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From Fetishism to ‘Shocked Disbelief ’: Economics, Dialectics and Value Theory

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Abstract The recent arrival of From Economics Imperialism to Freakonomics by Fine and Milonakis is especially propitious given the context of the Great Recession of 2008 – and the associated decline of public faith in the verities of mainstream economics. Fine and Milonakis provide a magisterial critical survey of contemporary economics and demonstrate the need for a ‘new and truly interdisciplinary political economy’ capable of ‘incorporating the social and historical from the outset’. But their cause requires the explicit development of value analysis within the framework of dialectical social theory. This requires foregrounding the ways in which Marx’s categories in Capital are from the start historical precipitates that acknowledge their own inherent historicity.

1. Clement Douglas "‘Interview with Eugene Fama’" The Region 2007 November available at: < >.
2. Colletti Lucio From Rousseau to Lenin 1972 London New Left Books
3. Fine Ben , Milonakis Dimitris From Economics Imperialism to Freakonomics: The Shifting Boundaries between Economics and Other Social Sciences 2009 London Routledge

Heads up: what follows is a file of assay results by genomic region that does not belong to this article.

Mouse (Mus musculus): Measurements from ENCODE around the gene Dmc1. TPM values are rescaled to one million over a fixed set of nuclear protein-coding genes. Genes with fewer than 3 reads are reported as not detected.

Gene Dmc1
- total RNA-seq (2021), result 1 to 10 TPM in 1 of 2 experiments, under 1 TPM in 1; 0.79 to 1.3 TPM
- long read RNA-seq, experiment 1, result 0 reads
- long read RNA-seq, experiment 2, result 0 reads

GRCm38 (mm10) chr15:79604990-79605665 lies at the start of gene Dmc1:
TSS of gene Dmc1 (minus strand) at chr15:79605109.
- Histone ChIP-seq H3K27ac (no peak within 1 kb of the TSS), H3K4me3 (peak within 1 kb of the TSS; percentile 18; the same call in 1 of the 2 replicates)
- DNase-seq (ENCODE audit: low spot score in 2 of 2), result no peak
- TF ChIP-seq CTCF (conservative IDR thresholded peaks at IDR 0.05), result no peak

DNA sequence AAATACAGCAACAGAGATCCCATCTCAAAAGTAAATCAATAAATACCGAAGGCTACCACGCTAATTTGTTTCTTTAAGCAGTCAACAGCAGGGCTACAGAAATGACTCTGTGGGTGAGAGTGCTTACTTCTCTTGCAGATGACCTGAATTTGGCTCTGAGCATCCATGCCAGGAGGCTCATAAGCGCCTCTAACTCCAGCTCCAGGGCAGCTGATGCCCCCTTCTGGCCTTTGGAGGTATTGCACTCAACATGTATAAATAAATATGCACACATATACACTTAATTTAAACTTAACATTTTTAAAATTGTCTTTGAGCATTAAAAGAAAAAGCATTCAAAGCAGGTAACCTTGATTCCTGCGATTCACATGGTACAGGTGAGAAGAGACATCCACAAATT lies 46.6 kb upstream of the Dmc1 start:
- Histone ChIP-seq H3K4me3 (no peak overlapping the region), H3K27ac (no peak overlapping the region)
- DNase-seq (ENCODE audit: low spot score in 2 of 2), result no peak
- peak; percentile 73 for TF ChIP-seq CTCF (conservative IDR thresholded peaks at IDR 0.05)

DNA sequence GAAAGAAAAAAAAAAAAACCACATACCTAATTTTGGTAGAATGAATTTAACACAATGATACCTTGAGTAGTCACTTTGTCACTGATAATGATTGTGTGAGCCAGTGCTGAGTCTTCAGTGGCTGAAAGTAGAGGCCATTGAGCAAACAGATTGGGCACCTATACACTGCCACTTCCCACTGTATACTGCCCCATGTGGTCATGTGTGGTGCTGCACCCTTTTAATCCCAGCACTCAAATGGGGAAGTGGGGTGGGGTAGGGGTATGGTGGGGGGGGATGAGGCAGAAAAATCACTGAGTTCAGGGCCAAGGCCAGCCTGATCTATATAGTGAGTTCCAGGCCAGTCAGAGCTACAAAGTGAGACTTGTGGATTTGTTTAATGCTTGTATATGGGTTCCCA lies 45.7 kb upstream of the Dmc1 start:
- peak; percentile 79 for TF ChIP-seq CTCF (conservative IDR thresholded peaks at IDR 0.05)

4. Fox Justin The Myth of the Rational Market: A History of Risk, Reward, and Delusion on Wall Street 2009 New York HarperCollins
5. Greenspan Alan "‘Testimony to House Committee on Oversight and Government Reform’" 2008 October 23 available at: < >.
6. Heilbroner Robert L. "‘Modern Economics as a Chapter in the History of Economic Thought’" History of Political Economy 1979 Vol 11 2 192 198 http://dx.doi.org/10.1215/00182702-11-2-192
7. Krugman Paul "‘How Did Economists Get It So Wrong?’" New York Times Magazine 2009 September 6 available at: < >.
8. Maksakovsky Pavel Day Richard B. The Capitalist Cycle: An Essay on the Marxist Theory of the Cycle 2009 [1928] Chicago Haymarket Books Historical MaterialismBook Series
9. Marx Karl Fowkes Ben Capital 1976 [1867] Vol Volume 1 Harmondsworth Penguin Books
10. McNally David Political Economy and the Rise of Capitalism 1988 Berkeley University of California Press
11. McNally David Against the Market: Political Economy, Market Socialism and the Marxist Critique 1993 London Verso